Tri-County Health Department adopts COVID-19 masking order

Board of Health lets local governments opt out of political matter

Scott Taylor
staylor@coloradocommunitymedia.com
Posted 7/8/20

Tri-County's Board of Health acknowledged that masks have become a political issue but said their value as public health tools mattered more as they narrowly adopted a masking order July 8. In a …

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Tri-County Health Department adopts COVID-19 masking order

Board of Health lets local governments opt out of political matter

Posted

The Tri-County Health Department's board acknowledged that masks have become a political issue but said their value as public health tools mattered more as they narrowly adopted a masking order July 8.

In a virtual meeting on the Zoom video conferencing platform, the nine-member Board of Health for Adams, Arapahoe and Douglas counties voted to make wearing masks in public mandatory but gave local governments the ability to opt-out of the requirement.

“How do we make the best decisions for the health of our community?” board member Julie Duran Mullica said. “We've heard from several members today that they support masking, that they agree with it and support wearing masks. So, politics aside, that should be the uniform message from this board for our three jurisdictions.”

The board approved the order 5-4, with yes votes from all of Adams County's delegates — Mullica, Richard Delaney and Board President Rosanna Reyes — as well as Arapahoe County delegate Jan Brainard and Douglas County's Paulette Joswick.

Board member Dr. Thomas Fawell, who represents Arapahoe County, said masks do help cut down the spread of the disease, noting that surgeons wear them during surgery to keep from spreading their germs to vulnerable patients.

He was still not in favor of mandating them.

“I think a mandate for a region or a county is fruitless from the standpoint that I don't think it's going increase the percentage of people who use masks,” Fawell said. “Our time to educate the public was at the beginning and we just do not have the wherewithal to have a massive campaign —but that is what should have been done.”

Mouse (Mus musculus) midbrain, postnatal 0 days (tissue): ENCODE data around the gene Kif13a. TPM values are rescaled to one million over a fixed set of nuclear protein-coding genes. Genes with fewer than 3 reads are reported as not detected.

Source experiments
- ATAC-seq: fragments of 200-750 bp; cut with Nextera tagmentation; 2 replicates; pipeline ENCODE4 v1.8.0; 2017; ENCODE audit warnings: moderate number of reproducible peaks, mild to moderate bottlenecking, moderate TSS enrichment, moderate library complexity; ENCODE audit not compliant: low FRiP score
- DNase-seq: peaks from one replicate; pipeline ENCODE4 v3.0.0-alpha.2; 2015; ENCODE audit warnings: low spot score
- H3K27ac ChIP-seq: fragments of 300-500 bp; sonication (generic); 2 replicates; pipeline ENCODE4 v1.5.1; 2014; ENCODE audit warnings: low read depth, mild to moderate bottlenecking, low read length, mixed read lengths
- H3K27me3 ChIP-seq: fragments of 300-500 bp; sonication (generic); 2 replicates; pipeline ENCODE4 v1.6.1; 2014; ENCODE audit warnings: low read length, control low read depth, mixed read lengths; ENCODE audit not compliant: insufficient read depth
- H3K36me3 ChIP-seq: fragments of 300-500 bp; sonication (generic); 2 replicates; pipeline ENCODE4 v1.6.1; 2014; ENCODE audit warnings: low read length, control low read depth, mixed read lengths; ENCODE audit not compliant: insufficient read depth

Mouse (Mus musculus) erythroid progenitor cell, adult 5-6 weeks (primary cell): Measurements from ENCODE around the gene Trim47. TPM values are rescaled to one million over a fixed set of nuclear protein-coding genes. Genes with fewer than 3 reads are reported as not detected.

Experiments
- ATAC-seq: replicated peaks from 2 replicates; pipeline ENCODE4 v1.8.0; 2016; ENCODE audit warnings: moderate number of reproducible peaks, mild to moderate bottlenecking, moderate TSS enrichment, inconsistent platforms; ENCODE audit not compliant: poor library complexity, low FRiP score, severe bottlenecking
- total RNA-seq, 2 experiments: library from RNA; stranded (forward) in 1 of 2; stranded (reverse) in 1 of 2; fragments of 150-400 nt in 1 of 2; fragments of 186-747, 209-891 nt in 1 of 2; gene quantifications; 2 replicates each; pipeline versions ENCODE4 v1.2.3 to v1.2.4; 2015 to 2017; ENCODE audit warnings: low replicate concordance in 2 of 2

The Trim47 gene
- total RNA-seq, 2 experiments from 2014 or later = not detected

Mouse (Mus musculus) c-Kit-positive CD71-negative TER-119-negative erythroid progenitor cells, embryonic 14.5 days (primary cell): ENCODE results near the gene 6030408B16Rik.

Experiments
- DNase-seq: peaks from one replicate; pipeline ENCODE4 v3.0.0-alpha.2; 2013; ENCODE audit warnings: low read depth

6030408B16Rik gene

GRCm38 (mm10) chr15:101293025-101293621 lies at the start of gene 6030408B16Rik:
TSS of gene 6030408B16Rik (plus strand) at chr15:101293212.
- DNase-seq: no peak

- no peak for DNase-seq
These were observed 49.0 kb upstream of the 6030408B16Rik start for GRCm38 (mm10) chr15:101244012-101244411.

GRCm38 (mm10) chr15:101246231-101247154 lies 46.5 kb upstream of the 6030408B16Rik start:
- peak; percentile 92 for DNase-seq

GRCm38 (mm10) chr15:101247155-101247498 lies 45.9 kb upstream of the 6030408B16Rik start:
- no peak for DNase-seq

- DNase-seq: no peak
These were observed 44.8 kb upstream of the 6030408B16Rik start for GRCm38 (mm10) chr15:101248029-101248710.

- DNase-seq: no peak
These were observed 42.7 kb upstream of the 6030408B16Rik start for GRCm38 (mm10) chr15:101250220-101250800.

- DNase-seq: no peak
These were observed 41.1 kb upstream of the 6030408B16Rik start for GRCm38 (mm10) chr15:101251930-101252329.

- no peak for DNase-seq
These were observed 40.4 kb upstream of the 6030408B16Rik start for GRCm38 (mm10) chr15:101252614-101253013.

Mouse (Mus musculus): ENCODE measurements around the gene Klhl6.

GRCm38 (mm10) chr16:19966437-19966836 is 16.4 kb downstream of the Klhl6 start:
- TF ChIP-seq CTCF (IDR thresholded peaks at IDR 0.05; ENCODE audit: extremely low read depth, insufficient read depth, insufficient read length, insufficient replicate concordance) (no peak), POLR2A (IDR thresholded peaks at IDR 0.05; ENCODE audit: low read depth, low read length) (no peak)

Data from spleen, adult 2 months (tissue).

The public health order does not take effect immediately, giving staff time to write it up. It is scheduled to stay in place for 90 days once it does begin and can be extended, rescinded or changed by the health department staff.

The virtual meeting was interrupted several times by people demanding to speak, using profanity or calling the board members Communists.

'We changed our mind'

Tri-County's Board of Health had voted to not make masks mandatory at a May 6 meeting virtual meeting, with Executive Director John Douglas saying then he was unsure if a requirement would encourage more people to wear masks.

“Frankly, at the beginning we were not getting great public health messaging,” Douglas said. “Even the surgeon general came out and said they don't work. And then, four weeks after that, we changed our mind.”

Conditions have changed now, with Douglas noting that the number of positive cases in all three counties has begun trending up.

As of July 8, there were 11,303 positive cases of COVID-19 in the Tri-County region — 4,581 in Adams County, 5,569 in Arapahoe County and 1,153 in Douglas County. In all 554 have died from COVID-19 in the region.

“It has gotten to be politicized now, in a way that I've never seen a public health intervention fall prey to,” he said. “But it's made the promotion of masking more challenging than it might otherwise be.”

The board did not say how the order would be enforced, by local governments, police or by the Board of Health itself.

Douglas said he there must be an understanding of what businesses can do when faced with people that refuse to wear masks and cautioned against punishing businesses, for example removing business licenses or permits if a store serves customers that refuse to wear masks.

“I think that businesses that are only the front lines actually have the greatest to benefit by their patrons wearing masks,” Douglas said. “It's the workers in those settings who have the most to lose.”

The board's decision came a day after the city of Englewood issued an order, effective July 9, requiring the public to wear face coverings when visiting businesses and riding public transportation.

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